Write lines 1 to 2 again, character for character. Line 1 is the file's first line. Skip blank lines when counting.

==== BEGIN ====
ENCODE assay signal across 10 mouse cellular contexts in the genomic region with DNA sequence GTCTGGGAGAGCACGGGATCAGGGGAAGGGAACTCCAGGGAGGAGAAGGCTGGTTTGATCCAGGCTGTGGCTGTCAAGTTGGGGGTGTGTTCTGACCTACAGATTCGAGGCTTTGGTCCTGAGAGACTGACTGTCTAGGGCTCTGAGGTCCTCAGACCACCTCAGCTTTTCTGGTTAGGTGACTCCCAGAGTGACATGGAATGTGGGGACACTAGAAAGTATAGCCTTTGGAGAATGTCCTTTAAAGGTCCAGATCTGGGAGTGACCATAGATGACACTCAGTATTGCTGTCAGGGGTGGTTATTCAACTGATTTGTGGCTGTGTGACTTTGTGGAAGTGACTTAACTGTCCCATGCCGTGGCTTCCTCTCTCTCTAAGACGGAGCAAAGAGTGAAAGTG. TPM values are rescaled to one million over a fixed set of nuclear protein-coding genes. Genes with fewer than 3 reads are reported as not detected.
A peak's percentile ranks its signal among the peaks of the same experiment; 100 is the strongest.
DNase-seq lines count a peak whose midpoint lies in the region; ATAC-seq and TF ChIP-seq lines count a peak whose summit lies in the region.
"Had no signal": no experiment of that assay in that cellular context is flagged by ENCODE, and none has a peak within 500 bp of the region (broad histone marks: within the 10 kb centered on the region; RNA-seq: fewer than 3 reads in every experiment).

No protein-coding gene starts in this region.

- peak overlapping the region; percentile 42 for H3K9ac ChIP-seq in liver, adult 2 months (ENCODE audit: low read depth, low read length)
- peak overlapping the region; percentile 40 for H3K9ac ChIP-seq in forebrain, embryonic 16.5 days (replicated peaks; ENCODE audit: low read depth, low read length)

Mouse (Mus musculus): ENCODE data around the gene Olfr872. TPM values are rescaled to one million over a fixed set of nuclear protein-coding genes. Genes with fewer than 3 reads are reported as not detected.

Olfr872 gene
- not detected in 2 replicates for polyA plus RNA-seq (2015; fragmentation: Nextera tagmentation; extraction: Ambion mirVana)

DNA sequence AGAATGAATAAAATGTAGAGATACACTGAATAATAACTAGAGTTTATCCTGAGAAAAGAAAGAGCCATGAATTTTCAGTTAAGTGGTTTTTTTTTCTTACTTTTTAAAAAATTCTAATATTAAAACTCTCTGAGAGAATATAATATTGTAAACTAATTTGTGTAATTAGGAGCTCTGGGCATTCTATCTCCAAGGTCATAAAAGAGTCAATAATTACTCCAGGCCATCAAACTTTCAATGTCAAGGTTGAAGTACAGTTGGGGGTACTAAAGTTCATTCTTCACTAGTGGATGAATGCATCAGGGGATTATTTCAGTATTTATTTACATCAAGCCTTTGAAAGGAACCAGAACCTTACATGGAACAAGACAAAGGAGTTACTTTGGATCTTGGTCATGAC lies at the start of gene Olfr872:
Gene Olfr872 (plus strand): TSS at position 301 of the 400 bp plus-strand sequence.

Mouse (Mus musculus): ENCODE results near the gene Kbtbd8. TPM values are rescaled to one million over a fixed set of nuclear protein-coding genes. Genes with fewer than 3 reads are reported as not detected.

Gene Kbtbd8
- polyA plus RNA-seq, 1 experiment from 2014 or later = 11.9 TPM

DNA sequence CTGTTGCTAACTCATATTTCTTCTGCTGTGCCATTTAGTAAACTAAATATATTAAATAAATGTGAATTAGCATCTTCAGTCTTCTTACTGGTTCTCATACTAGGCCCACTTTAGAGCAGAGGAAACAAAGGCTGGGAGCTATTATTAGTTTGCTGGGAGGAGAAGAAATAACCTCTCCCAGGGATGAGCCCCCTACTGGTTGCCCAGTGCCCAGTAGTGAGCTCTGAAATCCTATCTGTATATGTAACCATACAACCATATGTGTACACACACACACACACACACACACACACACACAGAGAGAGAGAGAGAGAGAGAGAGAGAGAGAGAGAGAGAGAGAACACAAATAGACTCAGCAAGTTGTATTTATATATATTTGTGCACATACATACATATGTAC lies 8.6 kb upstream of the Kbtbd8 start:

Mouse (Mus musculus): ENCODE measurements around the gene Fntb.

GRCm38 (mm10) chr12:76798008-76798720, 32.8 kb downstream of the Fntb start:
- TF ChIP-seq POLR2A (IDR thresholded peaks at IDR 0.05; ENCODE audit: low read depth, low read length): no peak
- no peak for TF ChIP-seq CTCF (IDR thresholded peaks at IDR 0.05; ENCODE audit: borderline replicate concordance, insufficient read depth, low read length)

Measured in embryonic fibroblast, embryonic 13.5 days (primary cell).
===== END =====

ENCODE assay signal across 10 mouse cellular contexts in the genomic region with DNA sequence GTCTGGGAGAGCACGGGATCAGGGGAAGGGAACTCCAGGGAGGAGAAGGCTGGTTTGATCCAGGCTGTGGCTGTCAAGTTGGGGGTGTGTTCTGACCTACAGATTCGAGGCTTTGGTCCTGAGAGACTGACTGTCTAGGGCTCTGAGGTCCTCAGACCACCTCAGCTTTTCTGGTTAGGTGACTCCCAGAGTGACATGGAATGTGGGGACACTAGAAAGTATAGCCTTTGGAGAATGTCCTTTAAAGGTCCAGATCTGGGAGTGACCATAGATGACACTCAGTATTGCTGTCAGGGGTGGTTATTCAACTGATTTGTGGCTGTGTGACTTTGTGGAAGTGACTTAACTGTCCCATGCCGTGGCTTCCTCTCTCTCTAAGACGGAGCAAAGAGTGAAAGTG. TPM values are rescaled to one million over a fixed set of nuclear protein-coding genes. Genes with fewer than 3 reads are reported as not detected.
A peak's percentile ranks its signal among the peaks of the same experiment; 100 is the strongest.